Six-time Olympian Nicholson lifts Badminton trophy at age 55

Source: Xinhua| 2017-05-08 16:51:39|Editor: Song Lifang
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LONDON, May 8 (Xinhua) -- Six-time Olympian Andrew Nicholson of New Zealand on Sunday finally won the Badminton Horse Trials, the fourth leg of the FEI Classics, after a record 37 attempts over 33 years.

It was a jumping finale full of surprises as the 55-year-old Nicholson pulled off a stunning clear round on the 17-year-old Nereo to leave the two German Olympians ahead of him - Michael Jung and overnight leader Ingrid Klimke - no room for manoeuvre.

"Of course I knew I would win Badminton one day - I just didn't know when," said Nicholson.

Jung's La Biosthetique Sam, also a 17-year-old, hit the back rail of the sixth fence, so the defending champion had to settle for the runner-up spot. But he now leads the FEI Classics series leaderboard. Klimke and Horseware Hale Bob hit the same fence, and Klimke's problems were compounded with a refusal at the treble, which dropped her to ninth.

"I'm a bit unhappy about the mistake and it was, for sure, my mistake, but Sam has been superb all weekend," said Jung, also an Olympic champion.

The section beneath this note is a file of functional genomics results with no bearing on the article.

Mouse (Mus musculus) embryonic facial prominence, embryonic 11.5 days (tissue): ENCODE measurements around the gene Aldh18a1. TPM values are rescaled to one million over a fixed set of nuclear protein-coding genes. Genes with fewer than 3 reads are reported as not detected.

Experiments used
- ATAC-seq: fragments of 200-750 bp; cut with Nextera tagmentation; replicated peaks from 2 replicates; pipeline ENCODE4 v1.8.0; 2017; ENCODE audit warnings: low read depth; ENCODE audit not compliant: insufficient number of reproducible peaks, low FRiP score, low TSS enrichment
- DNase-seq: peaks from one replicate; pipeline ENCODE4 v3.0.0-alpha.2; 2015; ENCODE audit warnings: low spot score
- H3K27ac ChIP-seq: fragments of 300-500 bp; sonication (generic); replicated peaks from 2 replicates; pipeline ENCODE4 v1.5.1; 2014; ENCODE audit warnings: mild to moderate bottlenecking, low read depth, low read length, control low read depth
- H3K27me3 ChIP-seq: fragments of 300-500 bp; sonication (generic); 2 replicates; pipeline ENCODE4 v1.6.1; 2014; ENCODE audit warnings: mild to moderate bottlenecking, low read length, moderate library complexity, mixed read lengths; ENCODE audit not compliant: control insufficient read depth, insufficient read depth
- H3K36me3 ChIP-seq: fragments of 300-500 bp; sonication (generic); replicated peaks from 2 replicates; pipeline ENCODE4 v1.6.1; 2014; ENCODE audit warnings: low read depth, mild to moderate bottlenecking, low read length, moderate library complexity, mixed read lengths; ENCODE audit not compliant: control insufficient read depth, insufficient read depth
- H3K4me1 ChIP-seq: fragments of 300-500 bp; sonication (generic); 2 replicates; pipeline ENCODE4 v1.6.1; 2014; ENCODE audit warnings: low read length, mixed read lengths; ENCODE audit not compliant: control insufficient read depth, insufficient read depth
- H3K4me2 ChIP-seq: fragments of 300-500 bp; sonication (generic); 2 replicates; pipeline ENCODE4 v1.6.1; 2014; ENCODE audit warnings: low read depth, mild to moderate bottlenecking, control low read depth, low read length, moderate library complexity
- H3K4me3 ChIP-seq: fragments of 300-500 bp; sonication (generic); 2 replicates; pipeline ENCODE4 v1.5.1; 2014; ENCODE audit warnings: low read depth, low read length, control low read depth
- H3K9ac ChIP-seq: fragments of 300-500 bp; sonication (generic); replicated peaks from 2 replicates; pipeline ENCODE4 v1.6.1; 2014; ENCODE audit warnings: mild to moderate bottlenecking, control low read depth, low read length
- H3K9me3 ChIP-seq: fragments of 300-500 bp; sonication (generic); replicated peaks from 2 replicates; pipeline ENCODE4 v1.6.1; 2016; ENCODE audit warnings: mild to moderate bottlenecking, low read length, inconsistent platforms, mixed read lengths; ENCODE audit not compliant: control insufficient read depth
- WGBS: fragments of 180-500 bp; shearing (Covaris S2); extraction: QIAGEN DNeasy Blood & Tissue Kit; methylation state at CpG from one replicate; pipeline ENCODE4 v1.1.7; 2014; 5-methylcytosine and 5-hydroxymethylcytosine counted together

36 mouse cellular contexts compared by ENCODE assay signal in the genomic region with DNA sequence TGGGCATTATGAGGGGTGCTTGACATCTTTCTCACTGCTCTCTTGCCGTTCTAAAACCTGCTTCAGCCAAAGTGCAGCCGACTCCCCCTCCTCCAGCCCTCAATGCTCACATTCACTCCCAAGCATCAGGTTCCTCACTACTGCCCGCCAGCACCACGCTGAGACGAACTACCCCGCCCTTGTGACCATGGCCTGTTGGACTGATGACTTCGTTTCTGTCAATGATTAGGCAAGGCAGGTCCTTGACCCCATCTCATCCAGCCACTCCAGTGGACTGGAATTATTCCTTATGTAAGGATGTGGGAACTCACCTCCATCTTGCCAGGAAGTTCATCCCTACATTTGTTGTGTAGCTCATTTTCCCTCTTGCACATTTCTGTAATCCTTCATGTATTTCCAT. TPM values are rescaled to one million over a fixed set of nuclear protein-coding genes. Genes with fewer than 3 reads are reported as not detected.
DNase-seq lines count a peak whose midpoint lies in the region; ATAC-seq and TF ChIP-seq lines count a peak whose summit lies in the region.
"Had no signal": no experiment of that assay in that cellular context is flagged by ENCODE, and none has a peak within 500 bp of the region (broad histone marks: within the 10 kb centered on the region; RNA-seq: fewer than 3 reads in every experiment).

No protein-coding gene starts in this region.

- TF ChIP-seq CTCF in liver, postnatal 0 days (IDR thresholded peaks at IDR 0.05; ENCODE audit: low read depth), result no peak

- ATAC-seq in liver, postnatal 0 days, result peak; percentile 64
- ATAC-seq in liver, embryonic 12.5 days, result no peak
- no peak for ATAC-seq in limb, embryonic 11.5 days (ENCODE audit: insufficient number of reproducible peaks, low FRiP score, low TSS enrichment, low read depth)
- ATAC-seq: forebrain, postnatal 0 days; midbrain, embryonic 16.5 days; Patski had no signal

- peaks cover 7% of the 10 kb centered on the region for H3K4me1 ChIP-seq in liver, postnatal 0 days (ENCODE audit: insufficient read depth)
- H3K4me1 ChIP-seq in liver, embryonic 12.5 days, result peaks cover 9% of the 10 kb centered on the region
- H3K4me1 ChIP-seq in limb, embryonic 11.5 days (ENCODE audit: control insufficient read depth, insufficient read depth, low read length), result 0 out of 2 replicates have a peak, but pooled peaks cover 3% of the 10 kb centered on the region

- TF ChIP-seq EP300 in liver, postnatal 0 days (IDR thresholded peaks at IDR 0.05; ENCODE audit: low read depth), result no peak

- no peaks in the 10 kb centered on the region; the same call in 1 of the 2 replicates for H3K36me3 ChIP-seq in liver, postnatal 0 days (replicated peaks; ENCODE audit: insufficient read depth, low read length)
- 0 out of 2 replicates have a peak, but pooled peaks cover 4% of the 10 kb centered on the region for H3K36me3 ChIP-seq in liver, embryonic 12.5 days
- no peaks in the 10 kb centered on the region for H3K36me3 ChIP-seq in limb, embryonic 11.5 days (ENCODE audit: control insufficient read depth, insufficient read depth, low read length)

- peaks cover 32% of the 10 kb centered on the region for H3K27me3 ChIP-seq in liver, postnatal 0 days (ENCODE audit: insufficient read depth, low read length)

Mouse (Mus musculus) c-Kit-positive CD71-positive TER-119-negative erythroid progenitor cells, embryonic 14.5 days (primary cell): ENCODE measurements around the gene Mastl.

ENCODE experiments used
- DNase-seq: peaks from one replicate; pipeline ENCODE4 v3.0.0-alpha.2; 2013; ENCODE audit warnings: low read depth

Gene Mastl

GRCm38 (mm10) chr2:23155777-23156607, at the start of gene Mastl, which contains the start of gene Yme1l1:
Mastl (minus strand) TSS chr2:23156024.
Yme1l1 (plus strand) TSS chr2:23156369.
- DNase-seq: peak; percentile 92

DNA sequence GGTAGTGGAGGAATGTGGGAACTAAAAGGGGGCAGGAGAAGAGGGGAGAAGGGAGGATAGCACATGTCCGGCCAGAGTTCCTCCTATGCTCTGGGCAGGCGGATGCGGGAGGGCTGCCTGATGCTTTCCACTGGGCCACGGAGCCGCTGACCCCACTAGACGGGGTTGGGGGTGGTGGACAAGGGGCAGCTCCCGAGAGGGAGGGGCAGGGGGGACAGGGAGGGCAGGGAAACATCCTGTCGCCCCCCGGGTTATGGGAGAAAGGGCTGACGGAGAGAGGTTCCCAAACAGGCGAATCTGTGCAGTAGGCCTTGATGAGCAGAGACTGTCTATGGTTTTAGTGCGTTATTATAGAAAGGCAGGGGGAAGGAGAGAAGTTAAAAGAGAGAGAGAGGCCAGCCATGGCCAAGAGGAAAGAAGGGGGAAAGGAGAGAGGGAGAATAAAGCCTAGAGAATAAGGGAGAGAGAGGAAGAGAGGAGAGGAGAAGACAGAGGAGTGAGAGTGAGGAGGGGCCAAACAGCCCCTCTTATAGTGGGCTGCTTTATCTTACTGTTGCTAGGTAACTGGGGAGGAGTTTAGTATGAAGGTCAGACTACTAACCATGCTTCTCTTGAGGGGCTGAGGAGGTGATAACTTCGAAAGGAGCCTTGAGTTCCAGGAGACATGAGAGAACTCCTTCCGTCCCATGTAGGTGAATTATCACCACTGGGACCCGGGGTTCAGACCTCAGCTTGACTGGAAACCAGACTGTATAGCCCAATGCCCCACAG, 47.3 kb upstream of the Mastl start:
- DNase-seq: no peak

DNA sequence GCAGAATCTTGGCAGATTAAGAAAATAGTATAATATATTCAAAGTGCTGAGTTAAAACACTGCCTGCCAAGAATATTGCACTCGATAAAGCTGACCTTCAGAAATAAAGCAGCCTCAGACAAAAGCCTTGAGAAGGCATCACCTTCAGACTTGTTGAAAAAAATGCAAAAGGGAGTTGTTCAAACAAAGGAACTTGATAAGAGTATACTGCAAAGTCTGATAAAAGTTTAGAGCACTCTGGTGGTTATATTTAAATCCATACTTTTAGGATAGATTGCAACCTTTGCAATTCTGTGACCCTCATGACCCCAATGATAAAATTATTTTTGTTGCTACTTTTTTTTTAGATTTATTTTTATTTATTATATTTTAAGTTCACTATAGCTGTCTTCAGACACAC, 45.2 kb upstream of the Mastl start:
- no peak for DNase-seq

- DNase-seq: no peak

New Zealanders Tim Price (Xavier Faer) and Mark Todd with both his horses, NZB Campino and Leonidas ll, capitalised on clear jumping rounds and moved up to third, fourth and sixth.

A total of 46 completed the competition with 20 clear jumping rounds.

Nicholson first rode at Badminton in 1984; he has since completed more times than any other rider, and has finished second, on Lord Killinghurst in 2004, and third, on Libby Sellar's Spanish-bred chestnut gelding Nereo in 2013. He was in the lead on Nereo in 2015, but it all went wrong in the final phase.

His win is even more of a fairytale considering he broke his neck in a fall 18 months ago - the prospect of competing Avebury, his three-time Burghley winner, and Nereo was a strong motivation during his recovery.

"I've been in all sorts of places at Badminton and not won, so it has been hard, but I am lucky that I've been able to keep the dream alive and keep coming back," he said.